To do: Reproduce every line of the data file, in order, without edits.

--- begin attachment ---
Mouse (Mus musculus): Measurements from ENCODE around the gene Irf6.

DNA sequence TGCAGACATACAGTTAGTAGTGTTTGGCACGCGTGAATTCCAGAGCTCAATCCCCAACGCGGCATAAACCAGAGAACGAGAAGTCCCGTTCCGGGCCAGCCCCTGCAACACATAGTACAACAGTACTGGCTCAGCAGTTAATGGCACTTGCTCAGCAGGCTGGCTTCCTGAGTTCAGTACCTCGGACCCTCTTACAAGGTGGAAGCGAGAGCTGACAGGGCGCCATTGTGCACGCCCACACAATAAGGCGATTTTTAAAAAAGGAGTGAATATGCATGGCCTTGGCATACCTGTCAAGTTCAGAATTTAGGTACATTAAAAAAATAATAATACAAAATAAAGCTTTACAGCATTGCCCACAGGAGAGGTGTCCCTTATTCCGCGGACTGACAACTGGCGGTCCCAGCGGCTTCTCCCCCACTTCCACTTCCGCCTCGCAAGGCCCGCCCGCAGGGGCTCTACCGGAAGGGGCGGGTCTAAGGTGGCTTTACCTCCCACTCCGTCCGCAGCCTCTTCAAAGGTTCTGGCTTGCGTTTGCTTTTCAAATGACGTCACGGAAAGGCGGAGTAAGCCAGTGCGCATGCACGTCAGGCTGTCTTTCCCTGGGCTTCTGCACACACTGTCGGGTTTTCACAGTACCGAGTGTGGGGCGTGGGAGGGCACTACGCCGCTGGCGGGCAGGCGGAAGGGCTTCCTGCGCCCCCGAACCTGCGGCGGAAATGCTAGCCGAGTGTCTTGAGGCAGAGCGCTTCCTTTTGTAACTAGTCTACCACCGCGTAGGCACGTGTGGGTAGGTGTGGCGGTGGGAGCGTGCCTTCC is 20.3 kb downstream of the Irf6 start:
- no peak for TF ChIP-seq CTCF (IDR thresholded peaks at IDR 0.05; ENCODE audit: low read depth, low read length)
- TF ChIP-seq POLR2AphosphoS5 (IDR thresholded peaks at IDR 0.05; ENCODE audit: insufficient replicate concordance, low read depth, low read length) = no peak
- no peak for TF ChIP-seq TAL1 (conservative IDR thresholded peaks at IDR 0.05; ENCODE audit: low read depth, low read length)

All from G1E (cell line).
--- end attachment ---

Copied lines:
Mouse (Mus musculus): Measurements from ENCODE around the gene Irf6.

DNA sequence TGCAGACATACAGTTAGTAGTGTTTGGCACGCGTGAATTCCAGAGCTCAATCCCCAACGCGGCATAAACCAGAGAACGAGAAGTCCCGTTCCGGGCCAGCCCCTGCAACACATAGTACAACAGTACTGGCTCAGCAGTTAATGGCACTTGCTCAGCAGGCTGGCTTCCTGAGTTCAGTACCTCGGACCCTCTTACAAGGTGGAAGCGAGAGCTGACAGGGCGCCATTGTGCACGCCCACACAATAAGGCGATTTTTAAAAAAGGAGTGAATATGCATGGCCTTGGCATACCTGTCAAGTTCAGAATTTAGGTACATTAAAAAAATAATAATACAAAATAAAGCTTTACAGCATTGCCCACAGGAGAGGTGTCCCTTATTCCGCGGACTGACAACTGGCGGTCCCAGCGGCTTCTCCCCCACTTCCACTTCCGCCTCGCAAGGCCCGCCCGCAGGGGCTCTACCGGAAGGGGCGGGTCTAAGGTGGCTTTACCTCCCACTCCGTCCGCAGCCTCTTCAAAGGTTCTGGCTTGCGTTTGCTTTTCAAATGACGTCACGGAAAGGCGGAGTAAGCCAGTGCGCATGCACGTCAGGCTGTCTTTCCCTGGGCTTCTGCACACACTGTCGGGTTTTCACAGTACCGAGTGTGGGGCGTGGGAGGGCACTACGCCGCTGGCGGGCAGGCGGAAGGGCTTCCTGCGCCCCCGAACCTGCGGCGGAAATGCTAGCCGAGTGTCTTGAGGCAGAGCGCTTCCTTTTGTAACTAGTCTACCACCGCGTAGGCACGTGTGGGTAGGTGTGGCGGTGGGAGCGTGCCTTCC is 20.3 kb downstream of the Irf6 start:
- no peak for TF ChIP-seq CTCF (IDR thresholded peaks at IDR 0.05; ENCODE audit: low read depth, low read length)
- TF ChIP-seq POLR2AphosphoS5 (IDR thresholded peaks at IDR 0.05; ENCODE audit: insufficient replicate concordance, low read depth, low read length) = no peak
- no peak for TF ChIP-seq TAL1 (conservative IDR thresholded peaks at IDR 0.05; ENCODE audit: low read depth, low read length)

All from G1E (cell line).